Rescuers in Nepal are searching for survivors of a 7.8-magnitude earthquake that killed at least 3,200 people, including 17 on Mount Everest, digging through rubble in the devastated capital, Kathmandu.
Residents of Kathmandu were jolted by a fresh 6.7-magnitude aftershock on Sunday that compounded the worst disaster to hit the Himalayan nation in more than 80 years.
Overnight tremors had forced residents to spend the night trying to sleep out on the streets and open ground in makeshift tents.
"We don't feel safe at all. There have been so many aftershocks. It doesn't stop," said Rajendra Dhungana, 34, who spent the day with his niece's family for her cremation at the Pashuputi Nath Temple in Katmandu. "I've watched hundreds of bodies burn. I never thought I'd see so many."
Acrid, white smoke rose above Nepal's most revered Hindu temple, where dozens of bodies were being cremated at any given time.
As planeloads of supplies, doctors and relief workers arrived from neighboring countries, journalists reported on social media that aftershocks forced some aircraft to circle the Kathmandu airport while waiting to land.
Aftershocks were also reported in New Delhi, the capital of neighboring India, where the earthquake killed at least 50 people in the states of Bihar, Uttar Pradesh and West Bengal.
Most areas are without power and water, but with Kathmandu airport reopening, rescue flights began arriving. Workers are sending out tents and relief goods in lorries and helicopters.
Authorities are now reporting at least 2,500 people dead, including 1,152 in the capital, and only 799 bodies handed over to their families. The number of casualties is expected to climb as reports come in from far-flung areas, said Laxmi Dhakal, a home ministry official.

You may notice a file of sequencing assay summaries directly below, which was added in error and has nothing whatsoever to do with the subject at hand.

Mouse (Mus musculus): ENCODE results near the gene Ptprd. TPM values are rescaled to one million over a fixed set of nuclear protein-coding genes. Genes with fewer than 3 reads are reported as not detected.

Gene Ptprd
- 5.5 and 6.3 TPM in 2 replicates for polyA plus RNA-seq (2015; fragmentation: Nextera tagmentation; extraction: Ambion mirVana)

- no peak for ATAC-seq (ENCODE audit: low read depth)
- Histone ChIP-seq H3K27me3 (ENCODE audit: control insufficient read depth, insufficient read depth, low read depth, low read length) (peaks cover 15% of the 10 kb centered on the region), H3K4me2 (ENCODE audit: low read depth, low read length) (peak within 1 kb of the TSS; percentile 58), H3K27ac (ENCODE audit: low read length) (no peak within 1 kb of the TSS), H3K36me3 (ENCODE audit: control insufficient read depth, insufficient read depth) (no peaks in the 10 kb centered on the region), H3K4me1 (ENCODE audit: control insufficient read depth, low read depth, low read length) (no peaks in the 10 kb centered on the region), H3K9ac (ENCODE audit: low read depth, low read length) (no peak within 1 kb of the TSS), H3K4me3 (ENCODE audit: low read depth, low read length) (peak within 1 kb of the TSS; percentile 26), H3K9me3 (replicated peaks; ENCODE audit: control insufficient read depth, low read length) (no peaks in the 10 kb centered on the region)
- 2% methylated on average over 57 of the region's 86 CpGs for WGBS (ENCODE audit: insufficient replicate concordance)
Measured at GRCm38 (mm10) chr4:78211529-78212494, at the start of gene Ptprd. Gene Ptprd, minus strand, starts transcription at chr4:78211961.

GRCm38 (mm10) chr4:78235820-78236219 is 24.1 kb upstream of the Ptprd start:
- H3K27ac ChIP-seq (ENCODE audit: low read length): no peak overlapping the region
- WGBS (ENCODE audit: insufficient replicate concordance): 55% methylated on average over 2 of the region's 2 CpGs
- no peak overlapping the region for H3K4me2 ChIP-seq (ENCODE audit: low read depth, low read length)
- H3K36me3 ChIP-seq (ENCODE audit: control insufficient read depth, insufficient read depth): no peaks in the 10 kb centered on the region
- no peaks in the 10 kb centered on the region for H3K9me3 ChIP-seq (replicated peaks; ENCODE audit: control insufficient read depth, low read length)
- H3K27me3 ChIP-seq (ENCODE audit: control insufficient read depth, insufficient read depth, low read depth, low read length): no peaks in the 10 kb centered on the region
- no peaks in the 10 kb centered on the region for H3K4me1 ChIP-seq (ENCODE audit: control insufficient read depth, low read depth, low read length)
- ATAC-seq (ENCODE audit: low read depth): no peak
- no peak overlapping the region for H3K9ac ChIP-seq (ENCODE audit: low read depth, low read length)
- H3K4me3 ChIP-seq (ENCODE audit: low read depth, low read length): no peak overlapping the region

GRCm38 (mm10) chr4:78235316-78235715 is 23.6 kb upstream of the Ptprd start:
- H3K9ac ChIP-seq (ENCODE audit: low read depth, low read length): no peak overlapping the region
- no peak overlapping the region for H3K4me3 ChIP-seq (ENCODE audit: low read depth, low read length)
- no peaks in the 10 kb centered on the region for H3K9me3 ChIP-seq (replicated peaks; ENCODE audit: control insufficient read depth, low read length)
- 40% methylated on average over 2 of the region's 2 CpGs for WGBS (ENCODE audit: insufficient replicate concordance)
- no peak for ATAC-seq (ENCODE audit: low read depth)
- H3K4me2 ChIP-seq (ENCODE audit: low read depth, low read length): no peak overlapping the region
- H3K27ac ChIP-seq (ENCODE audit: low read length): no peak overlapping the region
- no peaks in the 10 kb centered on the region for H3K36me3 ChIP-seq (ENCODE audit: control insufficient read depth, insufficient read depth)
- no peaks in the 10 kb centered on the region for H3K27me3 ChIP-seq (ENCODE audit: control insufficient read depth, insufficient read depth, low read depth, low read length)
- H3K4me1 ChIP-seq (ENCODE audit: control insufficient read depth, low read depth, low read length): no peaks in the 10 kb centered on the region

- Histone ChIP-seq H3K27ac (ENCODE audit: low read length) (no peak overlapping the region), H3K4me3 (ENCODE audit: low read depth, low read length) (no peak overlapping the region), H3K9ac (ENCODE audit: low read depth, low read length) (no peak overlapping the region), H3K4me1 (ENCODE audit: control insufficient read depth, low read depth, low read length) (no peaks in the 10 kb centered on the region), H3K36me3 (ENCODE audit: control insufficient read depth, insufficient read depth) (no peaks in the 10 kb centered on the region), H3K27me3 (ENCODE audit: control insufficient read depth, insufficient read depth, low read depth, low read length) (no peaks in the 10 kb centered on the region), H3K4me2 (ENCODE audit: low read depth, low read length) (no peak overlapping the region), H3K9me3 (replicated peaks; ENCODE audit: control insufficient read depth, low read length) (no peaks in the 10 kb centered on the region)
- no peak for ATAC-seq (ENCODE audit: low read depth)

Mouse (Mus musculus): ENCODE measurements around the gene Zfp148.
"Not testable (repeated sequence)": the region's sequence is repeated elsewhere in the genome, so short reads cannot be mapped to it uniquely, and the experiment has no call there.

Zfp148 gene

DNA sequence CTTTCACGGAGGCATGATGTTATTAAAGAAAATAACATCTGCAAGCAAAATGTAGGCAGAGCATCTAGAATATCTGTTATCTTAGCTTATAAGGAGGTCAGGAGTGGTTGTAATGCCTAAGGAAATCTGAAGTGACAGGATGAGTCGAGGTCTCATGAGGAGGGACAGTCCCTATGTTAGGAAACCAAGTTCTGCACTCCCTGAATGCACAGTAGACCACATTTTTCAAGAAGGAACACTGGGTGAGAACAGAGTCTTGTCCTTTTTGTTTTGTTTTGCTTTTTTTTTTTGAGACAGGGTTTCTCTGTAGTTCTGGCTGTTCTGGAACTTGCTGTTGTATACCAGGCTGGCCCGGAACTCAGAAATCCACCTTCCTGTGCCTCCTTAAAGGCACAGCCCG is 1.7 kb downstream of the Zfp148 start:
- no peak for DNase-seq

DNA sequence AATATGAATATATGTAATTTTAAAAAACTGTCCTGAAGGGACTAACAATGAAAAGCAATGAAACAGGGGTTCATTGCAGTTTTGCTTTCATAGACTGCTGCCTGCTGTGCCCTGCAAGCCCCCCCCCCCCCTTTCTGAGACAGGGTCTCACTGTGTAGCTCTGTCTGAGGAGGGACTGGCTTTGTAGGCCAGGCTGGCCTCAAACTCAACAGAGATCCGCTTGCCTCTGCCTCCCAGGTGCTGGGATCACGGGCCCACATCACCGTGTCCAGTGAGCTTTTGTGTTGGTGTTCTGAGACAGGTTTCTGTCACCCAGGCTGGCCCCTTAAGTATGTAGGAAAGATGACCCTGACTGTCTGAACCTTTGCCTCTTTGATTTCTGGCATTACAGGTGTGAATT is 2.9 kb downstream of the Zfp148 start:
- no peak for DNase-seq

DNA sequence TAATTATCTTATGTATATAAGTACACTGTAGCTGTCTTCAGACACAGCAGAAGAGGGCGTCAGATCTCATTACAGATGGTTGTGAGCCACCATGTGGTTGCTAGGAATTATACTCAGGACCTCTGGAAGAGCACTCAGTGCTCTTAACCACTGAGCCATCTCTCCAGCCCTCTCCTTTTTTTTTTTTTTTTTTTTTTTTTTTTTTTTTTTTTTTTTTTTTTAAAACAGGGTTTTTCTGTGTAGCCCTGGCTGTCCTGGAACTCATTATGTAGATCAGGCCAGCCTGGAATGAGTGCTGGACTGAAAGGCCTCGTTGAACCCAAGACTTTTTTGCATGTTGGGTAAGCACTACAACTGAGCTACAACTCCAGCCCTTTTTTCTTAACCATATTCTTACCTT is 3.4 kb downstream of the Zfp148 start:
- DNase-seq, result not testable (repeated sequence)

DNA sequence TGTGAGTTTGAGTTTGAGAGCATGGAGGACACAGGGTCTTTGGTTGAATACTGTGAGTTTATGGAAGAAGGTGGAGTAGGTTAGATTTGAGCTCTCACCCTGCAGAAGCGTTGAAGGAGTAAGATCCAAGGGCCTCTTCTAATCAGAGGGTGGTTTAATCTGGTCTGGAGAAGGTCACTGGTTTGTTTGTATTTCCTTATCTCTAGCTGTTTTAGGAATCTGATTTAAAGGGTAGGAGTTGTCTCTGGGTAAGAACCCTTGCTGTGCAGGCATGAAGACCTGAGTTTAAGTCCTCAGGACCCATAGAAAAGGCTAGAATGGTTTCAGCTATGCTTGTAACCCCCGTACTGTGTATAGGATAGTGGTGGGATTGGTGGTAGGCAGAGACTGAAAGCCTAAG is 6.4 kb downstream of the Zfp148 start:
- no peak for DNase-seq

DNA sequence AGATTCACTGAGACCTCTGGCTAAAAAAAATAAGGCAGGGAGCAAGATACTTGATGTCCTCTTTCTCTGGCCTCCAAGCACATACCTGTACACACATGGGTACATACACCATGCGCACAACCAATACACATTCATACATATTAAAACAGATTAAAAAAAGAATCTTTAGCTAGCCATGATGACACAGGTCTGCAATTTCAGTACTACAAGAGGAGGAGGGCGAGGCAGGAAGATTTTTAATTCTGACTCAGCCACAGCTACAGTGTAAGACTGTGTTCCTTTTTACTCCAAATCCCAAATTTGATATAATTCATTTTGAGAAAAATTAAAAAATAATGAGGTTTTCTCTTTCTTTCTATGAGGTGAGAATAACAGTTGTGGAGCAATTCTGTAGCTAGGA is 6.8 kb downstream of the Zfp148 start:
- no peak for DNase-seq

Among the dead are 17 who were struck by an avalanche on Mount Everest that buried part of the base camp packed with foreign climbers preparing to make their summit attempts.
At least 5,000 people were injured across Nepal.
Snowfall on Saturday thwarted efforts to remove survivors from the Everest base camp, where about 100 mountaineers are believed to be stuck. Rescue planes and helicopters began removing the injured to Kathmandu on Sunday.
The quake destroyed expanses of the oldest neighborhoods of Kathmandu, and was strong enough to be felt all across parts of India, Bangladesh, Tibet and Pakistan.
Kathmandu's historic nine-story Dharahara tower, a major tourist attraction and a UNESCO-recognized historical monument, was among the buildings toppled by Saturday's earthquake.
The disaster is likely to put a huge strain on the resources of Nepal, best known for Everest, the highest mountain in the world. The country’s economy relies heavily on tourism.
The world reacted quickly to the disaster, offering money, relief materials, equipment, expertise and rescue teams.
Among the first to move in was Nepal's neighbor India, with which it has close political, cultural and religious ties.
Indian air force planes landed on Sunday with 43 tons of relief material, including tents and food, and nearly 200 rescuers, said Vikas Swarup, India's External Affairs Ministry spokesperson.
Al Jazeera and wire services